Drug education depends on open discussion to be effective. However, drug issues can be sensitive to discuss in a classroom environment. So, it is important for a teacher not only to set a tolerant atmosphere (free of moralizing and judgment), but also to set boundaries for discussions. The best way to arrive at this balance is through a group agreement, established and reviewed periodically through discussion with students. This will help foster mutual respect and establish an environment in which students feel comfortable and ready to listen to and discuss one another’s opinions.

Ground rules should address the basic mechanics of conducting a discussion (e.g., don’t interrupt when someone is speaking), but also cover issues such as teachers’ and students’ right to privacy and respect, and the boundaries of discussion. Students and teachers should be discouraged from revealing any personal information that may incriminate themselves or others or that they wish to keep confidential. Some information, for example, any indication that a person is at risk of being harmed, may need to be shared with authorities. Examples of ground rules for discussions could include the following:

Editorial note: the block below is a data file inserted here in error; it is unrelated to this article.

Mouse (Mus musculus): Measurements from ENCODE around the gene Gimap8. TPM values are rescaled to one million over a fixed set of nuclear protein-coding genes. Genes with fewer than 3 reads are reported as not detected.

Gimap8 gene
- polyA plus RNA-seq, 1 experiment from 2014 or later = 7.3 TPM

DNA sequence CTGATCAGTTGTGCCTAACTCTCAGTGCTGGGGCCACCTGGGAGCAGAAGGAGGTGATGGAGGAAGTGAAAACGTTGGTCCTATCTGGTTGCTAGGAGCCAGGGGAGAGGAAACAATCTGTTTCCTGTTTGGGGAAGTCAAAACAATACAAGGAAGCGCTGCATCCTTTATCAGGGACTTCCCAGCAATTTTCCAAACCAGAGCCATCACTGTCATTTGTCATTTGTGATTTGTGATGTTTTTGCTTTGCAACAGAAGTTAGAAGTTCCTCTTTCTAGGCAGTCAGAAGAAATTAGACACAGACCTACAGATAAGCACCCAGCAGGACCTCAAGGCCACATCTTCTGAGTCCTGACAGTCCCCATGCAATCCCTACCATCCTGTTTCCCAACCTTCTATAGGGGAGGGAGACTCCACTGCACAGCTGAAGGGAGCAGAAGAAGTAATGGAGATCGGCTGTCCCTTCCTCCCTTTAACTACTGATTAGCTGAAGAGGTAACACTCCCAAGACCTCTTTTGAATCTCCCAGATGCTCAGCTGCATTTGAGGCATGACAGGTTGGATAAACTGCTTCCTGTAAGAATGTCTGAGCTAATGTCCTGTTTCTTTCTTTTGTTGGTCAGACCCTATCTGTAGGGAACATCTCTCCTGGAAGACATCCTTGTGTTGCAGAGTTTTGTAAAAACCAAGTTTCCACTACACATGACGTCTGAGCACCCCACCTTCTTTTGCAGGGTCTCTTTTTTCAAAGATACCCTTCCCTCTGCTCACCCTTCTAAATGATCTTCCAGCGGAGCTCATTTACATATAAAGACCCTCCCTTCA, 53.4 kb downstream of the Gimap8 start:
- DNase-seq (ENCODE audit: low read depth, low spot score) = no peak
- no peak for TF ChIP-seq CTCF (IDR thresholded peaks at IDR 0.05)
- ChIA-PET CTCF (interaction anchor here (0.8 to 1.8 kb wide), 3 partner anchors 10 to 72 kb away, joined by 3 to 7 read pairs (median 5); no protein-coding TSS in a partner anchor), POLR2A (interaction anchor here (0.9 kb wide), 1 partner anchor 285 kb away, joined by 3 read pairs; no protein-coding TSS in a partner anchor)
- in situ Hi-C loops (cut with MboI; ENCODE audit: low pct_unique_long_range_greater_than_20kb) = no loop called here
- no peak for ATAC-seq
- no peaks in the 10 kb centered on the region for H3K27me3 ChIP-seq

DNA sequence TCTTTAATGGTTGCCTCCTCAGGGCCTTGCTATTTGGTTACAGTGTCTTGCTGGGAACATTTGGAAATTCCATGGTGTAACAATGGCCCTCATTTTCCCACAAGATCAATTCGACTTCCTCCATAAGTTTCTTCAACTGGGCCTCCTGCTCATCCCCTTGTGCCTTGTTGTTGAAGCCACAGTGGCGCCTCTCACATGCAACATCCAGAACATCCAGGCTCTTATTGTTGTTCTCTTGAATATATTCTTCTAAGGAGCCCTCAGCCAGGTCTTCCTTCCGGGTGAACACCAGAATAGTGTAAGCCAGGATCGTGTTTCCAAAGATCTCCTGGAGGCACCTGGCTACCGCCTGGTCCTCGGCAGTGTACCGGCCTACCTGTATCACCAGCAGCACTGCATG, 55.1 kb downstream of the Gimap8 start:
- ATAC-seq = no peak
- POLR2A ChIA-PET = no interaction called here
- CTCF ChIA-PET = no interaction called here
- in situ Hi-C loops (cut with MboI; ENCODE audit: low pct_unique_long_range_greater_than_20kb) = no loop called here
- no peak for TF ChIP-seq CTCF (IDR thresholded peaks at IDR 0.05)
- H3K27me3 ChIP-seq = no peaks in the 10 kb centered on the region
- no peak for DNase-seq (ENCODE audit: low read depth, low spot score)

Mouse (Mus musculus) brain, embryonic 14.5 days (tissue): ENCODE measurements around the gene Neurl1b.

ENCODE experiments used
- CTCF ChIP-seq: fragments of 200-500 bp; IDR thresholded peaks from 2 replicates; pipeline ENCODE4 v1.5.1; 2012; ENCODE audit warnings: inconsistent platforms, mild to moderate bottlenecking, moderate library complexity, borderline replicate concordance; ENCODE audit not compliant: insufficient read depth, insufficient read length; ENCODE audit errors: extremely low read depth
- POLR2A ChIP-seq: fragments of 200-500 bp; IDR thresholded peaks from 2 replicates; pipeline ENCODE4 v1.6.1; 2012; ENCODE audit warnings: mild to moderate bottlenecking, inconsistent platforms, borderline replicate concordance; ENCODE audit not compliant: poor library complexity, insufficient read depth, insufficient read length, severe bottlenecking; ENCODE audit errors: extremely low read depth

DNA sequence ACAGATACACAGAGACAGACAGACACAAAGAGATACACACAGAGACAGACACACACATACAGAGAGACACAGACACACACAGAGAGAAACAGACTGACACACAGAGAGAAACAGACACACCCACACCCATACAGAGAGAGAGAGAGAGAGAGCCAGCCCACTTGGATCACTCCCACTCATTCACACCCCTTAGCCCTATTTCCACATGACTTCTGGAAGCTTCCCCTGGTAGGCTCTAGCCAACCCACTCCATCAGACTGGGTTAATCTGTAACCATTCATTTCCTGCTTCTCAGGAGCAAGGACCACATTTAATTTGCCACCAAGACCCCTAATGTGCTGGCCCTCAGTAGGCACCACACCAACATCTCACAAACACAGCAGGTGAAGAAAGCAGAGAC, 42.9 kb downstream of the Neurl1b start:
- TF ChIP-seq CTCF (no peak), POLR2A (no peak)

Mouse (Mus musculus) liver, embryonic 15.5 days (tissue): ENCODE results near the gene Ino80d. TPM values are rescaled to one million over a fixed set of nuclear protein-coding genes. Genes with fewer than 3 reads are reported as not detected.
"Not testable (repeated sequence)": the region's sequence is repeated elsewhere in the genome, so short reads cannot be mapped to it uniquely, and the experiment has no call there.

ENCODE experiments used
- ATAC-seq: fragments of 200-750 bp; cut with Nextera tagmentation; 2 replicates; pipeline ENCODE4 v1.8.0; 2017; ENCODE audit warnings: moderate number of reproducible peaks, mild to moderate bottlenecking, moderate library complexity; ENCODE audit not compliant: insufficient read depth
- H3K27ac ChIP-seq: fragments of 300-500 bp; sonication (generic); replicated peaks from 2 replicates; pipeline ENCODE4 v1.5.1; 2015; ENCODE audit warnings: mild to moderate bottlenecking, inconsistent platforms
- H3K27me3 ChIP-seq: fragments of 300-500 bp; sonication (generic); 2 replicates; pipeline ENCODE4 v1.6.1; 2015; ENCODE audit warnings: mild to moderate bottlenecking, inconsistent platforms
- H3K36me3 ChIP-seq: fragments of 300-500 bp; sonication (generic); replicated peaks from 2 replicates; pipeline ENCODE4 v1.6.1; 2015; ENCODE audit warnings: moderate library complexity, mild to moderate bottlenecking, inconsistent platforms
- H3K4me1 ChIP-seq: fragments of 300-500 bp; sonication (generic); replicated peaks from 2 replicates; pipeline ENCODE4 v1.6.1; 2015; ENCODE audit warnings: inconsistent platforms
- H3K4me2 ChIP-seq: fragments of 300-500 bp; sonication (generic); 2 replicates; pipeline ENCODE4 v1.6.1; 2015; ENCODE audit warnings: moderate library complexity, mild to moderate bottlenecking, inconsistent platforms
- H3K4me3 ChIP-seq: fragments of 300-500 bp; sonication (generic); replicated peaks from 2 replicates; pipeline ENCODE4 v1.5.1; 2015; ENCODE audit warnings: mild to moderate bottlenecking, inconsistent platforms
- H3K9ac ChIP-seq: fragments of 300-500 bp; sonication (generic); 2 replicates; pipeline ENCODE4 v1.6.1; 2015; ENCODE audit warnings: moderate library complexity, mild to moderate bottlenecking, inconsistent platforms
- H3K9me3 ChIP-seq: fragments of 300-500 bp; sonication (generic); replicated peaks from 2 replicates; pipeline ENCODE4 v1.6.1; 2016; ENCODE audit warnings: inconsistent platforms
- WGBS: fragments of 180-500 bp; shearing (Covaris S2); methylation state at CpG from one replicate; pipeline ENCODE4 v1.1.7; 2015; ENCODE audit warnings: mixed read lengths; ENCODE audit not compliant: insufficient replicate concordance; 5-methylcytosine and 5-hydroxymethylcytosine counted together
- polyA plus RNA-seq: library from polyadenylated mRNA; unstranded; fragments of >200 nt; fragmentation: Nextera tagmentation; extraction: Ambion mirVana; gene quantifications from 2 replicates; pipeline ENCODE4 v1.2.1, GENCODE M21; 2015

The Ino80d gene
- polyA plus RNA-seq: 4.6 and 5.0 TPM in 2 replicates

• Everyone who wishes gets a chance to speak.
  • It’s okay not to speak.
  • When someone speaks, everyone listens—no interruptions.
  • No one person should dominate the discussion.
  • Do not share your own or anyone else’s private or confidential information.

Another way to handle potentially sensitive topics is to use techniques to depersonalize the discussion: for example, use third-person case studies, role-plays or improvised skits, hypothetical discussions, and anonymous question boxes.

Discussing and agreeing on ground rules provides a chance to remind students of ways to ask for help, the support available, the school’s drug and confidentiality policies, and what may happen should information be disclosed. It is best to deal with difficult questions on an individual basis (e.g., seeing a student outside the classroom or referring the student to the school guidance counsellor). If a student’s comment or question leads a teacher to suspect that the student may be at risk, the teacher should consult with guidance personnel and/or follow school policy regarding early intervention and/or referral to outside agencies. (See Advice on early identification and referral processes.)

United Kingdom. Department for Education and Skills (2004). Drugs: Guidance for schools. London: Department for Education and Skills.